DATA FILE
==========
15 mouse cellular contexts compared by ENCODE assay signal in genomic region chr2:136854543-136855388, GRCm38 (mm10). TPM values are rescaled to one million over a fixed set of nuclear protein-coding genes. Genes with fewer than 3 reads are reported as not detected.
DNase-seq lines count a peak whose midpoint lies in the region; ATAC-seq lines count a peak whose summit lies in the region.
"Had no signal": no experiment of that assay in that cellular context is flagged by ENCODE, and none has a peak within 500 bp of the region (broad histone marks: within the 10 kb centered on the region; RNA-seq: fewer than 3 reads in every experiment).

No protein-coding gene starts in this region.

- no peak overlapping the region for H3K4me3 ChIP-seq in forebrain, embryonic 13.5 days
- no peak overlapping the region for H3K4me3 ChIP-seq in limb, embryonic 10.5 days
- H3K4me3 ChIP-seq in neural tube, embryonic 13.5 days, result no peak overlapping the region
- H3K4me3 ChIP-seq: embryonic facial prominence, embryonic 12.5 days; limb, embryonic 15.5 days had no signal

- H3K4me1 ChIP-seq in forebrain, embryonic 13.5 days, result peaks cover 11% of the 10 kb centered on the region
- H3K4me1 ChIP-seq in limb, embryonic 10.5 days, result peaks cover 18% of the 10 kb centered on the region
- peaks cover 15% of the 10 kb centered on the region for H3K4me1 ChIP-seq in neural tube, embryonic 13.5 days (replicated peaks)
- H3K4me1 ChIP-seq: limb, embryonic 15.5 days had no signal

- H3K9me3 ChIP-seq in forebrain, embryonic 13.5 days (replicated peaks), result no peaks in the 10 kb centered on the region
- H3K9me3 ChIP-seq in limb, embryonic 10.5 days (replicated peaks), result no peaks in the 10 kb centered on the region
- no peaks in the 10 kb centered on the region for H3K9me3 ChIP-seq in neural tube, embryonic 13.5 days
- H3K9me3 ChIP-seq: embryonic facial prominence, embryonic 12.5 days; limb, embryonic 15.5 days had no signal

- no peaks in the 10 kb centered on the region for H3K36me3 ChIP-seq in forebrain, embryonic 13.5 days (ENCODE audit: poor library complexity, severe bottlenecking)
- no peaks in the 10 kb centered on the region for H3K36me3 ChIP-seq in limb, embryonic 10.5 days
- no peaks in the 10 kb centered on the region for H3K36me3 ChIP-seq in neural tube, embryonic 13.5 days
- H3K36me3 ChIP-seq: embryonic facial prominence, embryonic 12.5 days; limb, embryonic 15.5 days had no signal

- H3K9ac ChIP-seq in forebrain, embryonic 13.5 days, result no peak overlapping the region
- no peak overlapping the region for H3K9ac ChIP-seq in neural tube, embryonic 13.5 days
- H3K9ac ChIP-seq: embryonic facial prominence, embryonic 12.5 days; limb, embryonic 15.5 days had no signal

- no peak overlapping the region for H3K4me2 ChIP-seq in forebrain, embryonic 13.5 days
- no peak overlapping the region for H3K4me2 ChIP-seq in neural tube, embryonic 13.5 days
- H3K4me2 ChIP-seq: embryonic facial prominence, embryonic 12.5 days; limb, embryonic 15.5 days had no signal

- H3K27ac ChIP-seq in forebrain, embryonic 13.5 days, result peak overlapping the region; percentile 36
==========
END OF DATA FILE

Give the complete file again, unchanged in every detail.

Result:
15 mouse cellular contexts compared by ENCODE assay signal in genomic region chr2:136854543-136855388, GRCm38 (mm10). TPM values are rescaled to one million over a fixed set of nuclear protein-coding genes. Genes with fewer than 3 reads are reported as not detected.
DNase-seq lines count a peak whose midpoint lies in the region; ATAC-seq lines count a peak whose summit lies in the region.
"Had no signal": no experiment of that assay in that cellular context is flagged by ENCODE, and none has a peak within 500 bp of the region (broad histone marks: within the 10 kb centered on the region; RNA-seq: fewer than 3 reads in every experiment).

No protein-coding gene starts in this region.

- no peak overlapping the region for H3K4me3 ChIP-seq in forebrain, embryonic 13.5 days
- no peak overlapping the region for H3K4me3 ChIP-seq in limb, embryonic 10.5 days
- H3K4me3 ChIP-seq in neural tube, embryonic 13.5 days, result no peak overlapping the region
- H3K4me3 ChIP-seq: embryonic facial prominence, embryonic 12.5 days; limb, embryonic 15.5 days had no signal

- H3K4me1 ChIP-seq in forebrain, embryonic 13.5 days, result peaks cover 11% of the 10 kb centered on the region
- H3K4me1 ChIP-seq in limb, embryonic 10.5 days, result peaks cover 18% of the 10 kb centered on the region
- peaks cover 15% of the 10 kb centered on the region for H3K4me1 ChIP-seq in neural tube, embryonic 13.5 days (replicated peaks)
- H3K4me1 ChIP-seq: limb, embryonic 15.5 days had no signal

- H3K9me3 ChIP-seq in forebrain, embryonic 13.5 days (replicated peaks), result no peaks in the 10 kb centered on the region
- H3K9me3 ChIP-seq in limb, embryonic 10.5 days (replicated peaks), result no peaks in the 10 kb centered on the region
- no peaks in the 10 kb centered on the region for H3K9me3 ChIP-seq in neural tube, embryonic 13.5 days
- H3K9me3 ChIP-seq: embryonic facial prominence, embryonic 12.5 days; limb, embryonic 15.5 days had no signal

- no peaks in the 10 kb centered on the region for H3K36me3 ChIP-seq in forebrain, embryonic 13.5 days (ENCODE audit: poor library complexity, severe bottlenecking)
- no peaks in the 10 kb centered on the region for H3K36me3 ChIP-seq in limb, embryonic 10.5 days
- no peaks in the 10 kb centered on the region for H3K36me3 ChIP-seq in neural tube, embryonic 13.5 days
- H3K36me3 ChIP-seq: embryonic facial prominence, embryonic 12.5 days; limb, embryonic 15.5 days had no signal

- H3K9ac ChIP-seq in forebrain, embryonic 13.5 days, result no peak overlapping the region
- no peak overlapping the region for H3K9ac ChIP-seq in neural tube, embryonic 13.5 days
- H3K9ac ChIP-seq: embryonic facial prominence, embryonic 12.5 days; limb, embryonic 15.5 days had no signal

- no peak overlapping the region for H3K4me2 ChIP-seq in forebrain, embryonic 13.5 days
- no peak overlapping the region for H3K4me2 ChIP-seq in neural tube, embryonic 13.5 days
- H3K4me2 ChIP-seq: embryonic facial prominence, embryonic 12.5 days; limb, embryonic 15.5 days had no signal

- H3K27ac ChIP-seq in forebrain, embryonic 13.5 days, result peak overlapping the region; percentile 36